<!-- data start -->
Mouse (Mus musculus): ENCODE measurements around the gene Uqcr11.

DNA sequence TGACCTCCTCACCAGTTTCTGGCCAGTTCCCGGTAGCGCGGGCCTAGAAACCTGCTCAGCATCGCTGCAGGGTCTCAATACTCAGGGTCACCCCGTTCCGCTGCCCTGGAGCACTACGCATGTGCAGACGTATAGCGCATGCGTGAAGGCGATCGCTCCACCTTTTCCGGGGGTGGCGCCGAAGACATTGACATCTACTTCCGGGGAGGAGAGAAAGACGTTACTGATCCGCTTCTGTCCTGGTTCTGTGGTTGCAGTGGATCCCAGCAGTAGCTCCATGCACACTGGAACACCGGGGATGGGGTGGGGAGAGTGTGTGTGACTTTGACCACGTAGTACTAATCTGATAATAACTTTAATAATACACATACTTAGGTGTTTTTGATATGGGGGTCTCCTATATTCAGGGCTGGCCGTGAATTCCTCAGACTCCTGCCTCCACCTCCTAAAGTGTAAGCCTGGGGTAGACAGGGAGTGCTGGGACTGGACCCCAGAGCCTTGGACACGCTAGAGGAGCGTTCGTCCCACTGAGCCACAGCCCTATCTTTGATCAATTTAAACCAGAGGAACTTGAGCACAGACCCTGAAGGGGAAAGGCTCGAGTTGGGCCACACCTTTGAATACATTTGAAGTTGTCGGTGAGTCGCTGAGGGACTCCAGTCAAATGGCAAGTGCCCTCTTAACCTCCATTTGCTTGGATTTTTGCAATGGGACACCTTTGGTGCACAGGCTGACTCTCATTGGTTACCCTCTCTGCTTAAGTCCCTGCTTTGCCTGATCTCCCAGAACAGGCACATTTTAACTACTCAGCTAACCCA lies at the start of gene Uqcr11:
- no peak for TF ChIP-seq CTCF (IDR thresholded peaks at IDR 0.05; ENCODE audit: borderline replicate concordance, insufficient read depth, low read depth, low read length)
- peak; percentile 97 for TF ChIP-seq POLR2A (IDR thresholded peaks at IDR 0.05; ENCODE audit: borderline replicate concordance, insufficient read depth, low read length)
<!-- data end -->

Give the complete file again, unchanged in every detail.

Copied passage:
Mouse (Mus musculus): ENCODE measurements around the gene Uqcr11.

DNA sequence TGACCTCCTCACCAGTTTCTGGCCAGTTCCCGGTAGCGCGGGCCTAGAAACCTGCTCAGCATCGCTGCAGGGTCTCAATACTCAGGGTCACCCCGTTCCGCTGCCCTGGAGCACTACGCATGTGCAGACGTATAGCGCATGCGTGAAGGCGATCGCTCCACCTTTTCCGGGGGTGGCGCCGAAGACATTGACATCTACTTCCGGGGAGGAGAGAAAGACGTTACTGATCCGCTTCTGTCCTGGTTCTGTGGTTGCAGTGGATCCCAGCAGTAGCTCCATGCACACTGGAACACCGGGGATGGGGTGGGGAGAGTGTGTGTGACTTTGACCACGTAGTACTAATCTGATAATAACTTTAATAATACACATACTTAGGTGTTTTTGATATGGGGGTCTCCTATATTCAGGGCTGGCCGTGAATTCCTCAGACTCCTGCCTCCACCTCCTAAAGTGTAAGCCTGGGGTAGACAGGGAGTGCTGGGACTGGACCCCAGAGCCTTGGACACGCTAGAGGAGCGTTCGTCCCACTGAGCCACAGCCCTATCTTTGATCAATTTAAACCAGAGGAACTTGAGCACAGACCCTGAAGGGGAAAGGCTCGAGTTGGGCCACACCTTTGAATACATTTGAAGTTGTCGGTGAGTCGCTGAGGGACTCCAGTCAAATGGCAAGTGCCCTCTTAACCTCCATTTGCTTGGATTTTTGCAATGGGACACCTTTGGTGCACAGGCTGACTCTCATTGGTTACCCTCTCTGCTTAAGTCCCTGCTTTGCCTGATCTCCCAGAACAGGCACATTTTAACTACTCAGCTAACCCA lies at the start of gene Uqcr11:
- no peak for TF ChIP-seq CTCF (IDR thresholded peaks at IDR 0.05; ENCODE audit: borderline replicate concordance, insufficient read depth, low read depth, low read length)
- peak; percentile 97 for TF ChIP-seq POLR2A (IDR thresholded peaks at IDR 0.05; ENCODE audit: borderline replicate concordance, insufficient read depth, low read length)